“The Great Disruption offers a stark and unflinching look at the challenge humanity faces-yet also a deeply optimistic message. The coming decades will see loss, suffering, and conflict as our planetary overdraft is paid; however, they will also bring out the best humanity can offer: compassion, innovation, resilience, and adaptability. Gilding tells us how to fight-and win-what he calls The One Degree War to prevent catastrophic warming of the earth, and how to start today.
“The crisis represents a rare chance to replace our addiction to growth with an ethic of sustainability, and it’s already happening. It’s also an unmatched business opportunity: Old industries will collapse while new companies will literally reshape our economy. In the aftermath of the Great Disruption, we will measure “growth” in a new way. It will mean not quantity of stuff but quality and happiness of life. Yes, there is life after shopping.”
The newest video from the new economics foundation (nef), titled “The Vampire Squid” takes the title from commentary on our banking system by Matt Taibbi, writing in Rolling Stone back in 2008, referring to Goldman Sachs as “a great vampire squid, wrapped around the face of humanity, relentlessly jamming its blood funnel into anything that smells like money.”
Watch the video here:
Two years ago I started blogging on a small blogger account, ranting about the economy and ecological limits. Since that time I’ve seen this blog blossom until a larger medium for discussion and broadcasting. I’ve really enjoyed the connections made, the on-going research and opening this topic up to others. You, my readers, have been a constant inspiration for me – the comments, emails, and feedback are always great! I am looking forward to the next two years, especially in light of the coming challenges (and opportunities) our world faces.
There are a few of us post-growth bloggers and activists that are working on a project. It isn’t out yet, so I can’t say much about it just yet. Between my work with that, having a wife in college and having a toddler who refuses to sleep through the night I am pretty burnt out right now. So, for the next week or so I will be taking a little mini-vacation from the blog world. I’ll be back (with a vengeance!) hopefully a week or two before the holidays.
In the meantime, please check out the work going on at The Daly News, Make Wealth History, Post Growth, Cruxcatalyst, Growthbusters and nef’s Blog. I hope these guys (and girls) can keep your sustainable economics hunger satisfied for the next few weeks. And to have something to look forward to here, these are some of the drafts I’ll be working on turning into upcoming posts:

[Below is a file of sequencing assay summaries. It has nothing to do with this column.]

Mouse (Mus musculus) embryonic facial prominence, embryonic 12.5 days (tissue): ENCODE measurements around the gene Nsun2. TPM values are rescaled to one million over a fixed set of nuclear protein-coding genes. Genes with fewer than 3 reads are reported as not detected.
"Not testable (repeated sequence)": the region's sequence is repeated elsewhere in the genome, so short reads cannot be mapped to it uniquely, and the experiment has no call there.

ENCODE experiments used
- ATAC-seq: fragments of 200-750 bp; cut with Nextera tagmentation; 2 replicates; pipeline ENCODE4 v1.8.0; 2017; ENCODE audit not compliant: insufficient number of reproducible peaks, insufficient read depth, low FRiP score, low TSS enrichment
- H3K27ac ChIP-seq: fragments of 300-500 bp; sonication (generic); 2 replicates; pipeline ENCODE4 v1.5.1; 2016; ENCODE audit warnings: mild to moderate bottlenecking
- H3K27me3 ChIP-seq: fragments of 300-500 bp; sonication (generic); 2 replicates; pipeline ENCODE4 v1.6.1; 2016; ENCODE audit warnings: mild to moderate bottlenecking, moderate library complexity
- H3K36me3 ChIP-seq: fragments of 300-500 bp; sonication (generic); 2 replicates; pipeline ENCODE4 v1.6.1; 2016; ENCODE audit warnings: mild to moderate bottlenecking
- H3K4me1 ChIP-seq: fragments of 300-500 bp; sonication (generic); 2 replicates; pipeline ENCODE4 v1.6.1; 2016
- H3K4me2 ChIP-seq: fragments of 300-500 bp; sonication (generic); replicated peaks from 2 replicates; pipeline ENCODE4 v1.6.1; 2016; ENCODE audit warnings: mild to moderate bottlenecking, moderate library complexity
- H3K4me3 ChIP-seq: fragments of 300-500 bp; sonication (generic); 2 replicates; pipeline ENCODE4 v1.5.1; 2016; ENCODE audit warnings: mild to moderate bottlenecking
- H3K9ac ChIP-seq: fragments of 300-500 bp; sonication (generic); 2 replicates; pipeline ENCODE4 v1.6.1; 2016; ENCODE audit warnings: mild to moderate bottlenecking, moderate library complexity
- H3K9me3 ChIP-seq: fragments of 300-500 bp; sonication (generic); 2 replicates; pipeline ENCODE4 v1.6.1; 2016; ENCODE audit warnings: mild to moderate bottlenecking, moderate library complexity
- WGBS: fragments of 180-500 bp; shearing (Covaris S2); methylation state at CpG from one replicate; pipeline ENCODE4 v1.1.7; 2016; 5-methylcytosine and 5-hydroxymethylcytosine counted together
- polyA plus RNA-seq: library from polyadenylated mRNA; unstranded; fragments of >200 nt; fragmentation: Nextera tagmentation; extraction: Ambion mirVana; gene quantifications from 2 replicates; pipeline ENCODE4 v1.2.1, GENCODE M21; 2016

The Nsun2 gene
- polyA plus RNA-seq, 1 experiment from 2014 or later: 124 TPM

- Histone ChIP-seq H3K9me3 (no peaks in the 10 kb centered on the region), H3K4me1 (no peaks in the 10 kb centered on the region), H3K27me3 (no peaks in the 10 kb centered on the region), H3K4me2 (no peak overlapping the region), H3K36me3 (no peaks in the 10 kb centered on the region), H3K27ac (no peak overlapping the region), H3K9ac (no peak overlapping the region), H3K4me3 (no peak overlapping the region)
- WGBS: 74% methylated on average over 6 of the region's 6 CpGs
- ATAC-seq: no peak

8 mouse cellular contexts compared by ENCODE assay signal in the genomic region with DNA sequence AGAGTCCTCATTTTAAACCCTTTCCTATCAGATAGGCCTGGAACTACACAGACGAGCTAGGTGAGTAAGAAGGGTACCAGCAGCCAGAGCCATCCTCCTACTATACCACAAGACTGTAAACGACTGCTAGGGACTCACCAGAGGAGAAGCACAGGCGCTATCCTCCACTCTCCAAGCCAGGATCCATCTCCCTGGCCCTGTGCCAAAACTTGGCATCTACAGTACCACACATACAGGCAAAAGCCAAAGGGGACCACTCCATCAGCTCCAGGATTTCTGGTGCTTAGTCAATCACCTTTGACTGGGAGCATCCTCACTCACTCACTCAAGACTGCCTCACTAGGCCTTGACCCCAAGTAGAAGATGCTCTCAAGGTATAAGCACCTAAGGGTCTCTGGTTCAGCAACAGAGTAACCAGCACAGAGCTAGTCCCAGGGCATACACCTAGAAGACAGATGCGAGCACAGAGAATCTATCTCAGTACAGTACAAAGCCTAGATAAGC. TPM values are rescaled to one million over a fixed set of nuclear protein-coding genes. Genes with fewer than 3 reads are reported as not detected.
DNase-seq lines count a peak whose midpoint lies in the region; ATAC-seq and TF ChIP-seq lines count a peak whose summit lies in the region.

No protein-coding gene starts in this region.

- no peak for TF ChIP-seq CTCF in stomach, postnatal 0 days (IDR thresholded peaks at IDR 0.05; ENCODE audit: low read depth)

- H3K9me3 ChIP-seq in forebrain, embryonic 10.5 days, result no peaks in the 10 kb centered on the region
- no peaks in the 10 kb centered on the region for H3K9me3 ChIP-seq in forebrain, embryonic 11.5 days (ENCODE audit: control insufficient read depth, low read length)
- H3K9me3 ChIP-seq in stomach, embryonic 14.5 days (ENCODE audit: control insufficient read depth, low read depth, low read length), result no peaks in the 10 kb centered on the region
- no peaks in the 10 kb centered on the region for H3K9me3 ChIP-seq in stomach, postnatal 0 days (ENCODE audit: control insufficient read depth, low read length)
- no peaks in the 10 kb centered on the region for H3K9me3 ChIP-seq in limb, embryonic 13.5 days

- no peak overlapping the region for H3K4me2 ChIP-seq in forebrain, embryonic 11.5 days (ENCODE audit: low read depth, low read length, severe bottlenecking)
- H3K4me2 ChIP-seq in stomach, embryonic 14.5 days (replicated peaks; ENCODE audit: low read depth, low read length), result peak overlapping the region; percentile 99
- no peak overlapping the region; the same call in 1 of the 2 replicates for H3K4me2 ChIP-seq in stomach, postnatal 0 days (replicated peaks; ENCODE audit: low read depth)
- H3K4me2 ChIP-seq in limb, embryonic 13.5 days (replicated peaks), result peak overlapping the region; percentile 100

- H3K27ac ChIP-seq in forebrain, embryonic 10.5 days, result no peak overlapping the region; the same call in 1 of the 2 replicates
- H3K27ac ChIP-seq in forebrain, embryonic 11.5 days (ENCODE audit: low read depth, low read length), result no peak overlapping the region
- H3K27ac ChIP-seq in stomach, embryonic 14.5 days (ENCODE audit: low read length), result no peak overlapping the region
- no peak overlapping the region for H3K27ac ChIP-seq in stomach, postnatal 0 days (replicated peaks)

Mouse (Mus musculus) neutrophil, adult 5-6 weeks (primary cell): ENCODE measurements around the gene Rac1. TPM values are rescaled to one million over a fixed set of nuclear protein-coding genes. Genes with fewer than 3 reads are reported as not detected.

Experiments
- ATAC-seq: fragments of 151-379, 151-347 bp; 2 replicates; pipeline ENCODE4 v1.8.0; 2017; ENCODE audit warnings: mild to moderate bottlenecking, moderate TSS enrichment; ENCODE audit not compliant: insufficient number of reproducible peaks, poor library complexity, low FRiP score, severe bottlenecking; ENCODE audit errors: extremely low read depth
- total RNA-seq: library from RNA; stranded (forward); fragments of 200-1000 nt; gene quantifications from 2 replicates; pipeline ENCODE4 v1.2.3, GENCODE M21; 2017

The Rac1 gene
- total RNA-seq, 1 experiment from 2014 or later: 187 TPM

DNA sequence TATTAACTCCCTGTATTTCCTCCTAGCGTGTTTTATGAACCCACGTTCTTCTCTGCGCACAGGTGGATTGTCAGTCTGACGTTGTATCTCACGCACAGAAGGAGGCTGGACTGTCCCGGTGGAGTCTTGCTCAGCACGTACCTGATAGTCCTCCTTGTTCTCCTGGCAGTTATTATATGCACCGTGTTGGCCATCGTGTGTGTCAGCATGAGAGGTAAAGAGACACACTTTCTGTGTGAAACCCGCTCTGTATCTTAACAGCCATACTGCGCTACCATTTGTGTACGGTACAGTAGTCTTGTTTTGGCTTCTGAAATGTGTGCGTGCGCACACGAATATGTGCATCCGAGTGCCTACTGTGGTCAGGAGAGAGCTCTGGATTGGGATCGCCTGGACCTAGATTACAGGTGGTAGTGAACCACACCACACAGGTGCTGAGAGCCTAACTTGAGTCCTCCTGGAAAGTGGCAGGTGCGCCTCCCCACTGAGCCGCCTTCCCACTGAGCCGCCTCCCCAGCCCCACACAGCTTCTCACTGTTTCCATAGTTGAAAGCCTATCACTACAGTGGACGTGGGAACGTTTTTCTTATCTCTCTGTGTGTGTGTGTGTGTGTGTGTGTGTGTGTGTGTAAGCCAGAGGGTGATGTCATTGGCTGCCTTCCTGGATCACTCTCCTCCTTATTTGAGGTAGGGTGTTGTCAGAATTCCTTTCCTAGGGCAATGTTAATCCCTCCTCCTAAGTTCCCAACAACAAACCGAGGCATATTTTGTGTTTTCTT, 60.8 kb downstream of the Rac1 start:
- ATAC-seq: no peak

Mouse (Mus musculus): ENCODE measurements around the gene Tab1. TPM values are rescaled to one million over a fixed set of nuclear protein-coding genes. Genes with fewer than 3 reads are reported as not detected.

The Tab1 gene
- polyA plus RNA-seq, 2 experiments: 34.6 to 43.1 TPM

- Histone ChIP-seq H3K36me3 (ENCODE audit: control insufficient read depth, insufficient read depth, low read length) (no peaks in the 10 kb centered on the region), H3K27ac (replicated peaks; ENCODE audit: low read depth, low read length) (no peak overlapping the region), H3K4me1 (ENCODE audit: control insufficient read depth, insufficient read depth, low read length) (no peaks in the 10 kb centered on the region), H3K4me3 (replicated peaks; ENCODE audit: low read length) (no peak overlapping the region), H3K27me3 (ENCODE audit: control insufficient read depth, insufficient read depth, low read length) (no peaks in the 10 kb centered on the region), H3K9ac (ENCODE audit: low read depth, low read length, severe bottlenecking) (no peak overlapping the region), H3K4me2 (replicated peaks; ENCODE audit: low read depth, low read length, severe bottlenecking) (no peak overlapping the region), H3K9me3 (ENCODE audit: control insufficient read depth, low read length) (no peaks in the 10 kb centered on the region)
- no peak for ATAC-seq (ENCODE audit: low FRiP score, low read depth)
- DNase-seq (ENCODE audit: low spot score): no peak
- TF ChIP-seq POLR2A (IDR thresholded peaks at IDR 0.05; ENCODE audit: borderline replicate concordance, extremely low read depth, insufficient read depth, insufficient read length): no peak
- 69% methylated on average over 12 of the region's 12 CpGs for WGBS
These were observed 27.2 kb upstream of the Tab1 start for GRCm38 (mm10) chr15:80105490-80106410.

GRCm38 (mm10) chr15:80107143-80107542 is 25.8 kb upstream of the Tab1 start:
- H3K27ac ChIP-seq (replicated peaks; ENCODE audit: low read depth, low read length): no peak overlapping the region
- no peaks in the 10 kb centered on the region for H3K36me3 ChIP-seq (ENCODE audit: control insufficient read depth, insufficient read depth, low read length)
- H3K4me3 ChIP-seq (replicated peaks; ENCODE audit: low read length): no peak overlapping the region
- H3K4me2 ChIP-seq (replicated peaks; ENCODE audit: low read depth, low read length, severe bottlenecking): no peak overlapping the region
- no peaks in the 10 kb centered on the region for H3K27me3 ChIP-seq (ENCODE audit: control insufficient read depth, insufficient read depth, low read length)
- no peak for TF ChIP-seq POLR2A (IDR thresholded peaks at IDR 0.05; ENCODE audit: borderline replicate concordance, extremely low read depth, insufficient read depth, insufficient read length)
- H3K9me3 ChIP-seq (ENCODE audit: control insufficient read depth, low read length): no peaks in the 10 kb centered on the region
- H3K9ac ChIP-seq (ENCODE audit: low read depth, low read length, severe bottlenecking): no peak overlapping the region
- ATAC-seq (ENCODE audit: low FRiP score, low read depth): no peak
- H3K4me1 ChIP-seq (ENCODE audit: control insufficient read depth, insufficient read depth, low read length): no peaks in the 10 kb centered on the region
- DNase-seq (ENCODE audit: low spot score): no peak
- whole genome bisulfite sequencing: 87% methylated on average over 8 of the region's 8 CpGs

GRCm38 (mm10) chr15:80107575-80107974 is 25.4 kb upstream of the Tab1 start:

- How To Tell Your Growth Friend’s They’re Crazy (working title),
- The Economic Hierarchy of Needs (economics through maslow’s viewpoint), and
- The Universal Law of Diminishing Returns (no, really, think about it: this law applies to nearly everything!).
And, please feel free to comment, suggest/request on post topics. Lord knows sometimes I could use the motivation.
Have a good couple of weeks, my friends!
This year we saw the first Steady State Economy Conference held in Leeds, UK and hosted by the Center for the Advancement of the Steady State Economy (CASSE) and Economic Justice for All. While the reports from conference goers afterward were good, for those of us that couldn’t attend there was hope for something tangible to come out of it. Luckily for us, that happened to be one of the goals of the event.
Today is the release of a seminal paper, Enough Is Enough: Ideas for a Sustainable Economy in a World of Finite Resources, a 130 page report that not only addresses why we need an alternative to growth, but outlines policies to achieve such an alternative: a steady state economy.
Part One of the report covers the problems with growth, and the concept of enough. It open’s with a great quote from Tim Jackson, author of Prosperity Without Growth, and keynote speaker at the conference:
“Here is a point in time where our institutions are wrong. Our economics is not fit for purpose. The outcomes of this economic system are perverse. But this is not an anthem of despair. It’s not a place where we should give up hope. It’s not an impossibility theorem. The impossibility lives in believing we have a set of principles that works for us. Once we let go of that assumption anything is possible.”
Part Two of the report contains the real guts of the report, outlining the most complete collection of policy ideas, tools and reforms in one place. This section has the most weight to it and will make the biggest splash, but Part Three helps to combine these policies with the reality present in Part One: how to get the economy functioning and transitioning to a steady state economy.
The problems are real, the studies numerous, and the evidence richly points to the need for an alternative to growth. A steady state economy represents the best of many solutions: providing a sustainable scale to the economy, as well as providing more prosperity for everyone. This report states the facts, outlines the way out of our economy of “more” and into an economy of “enough.”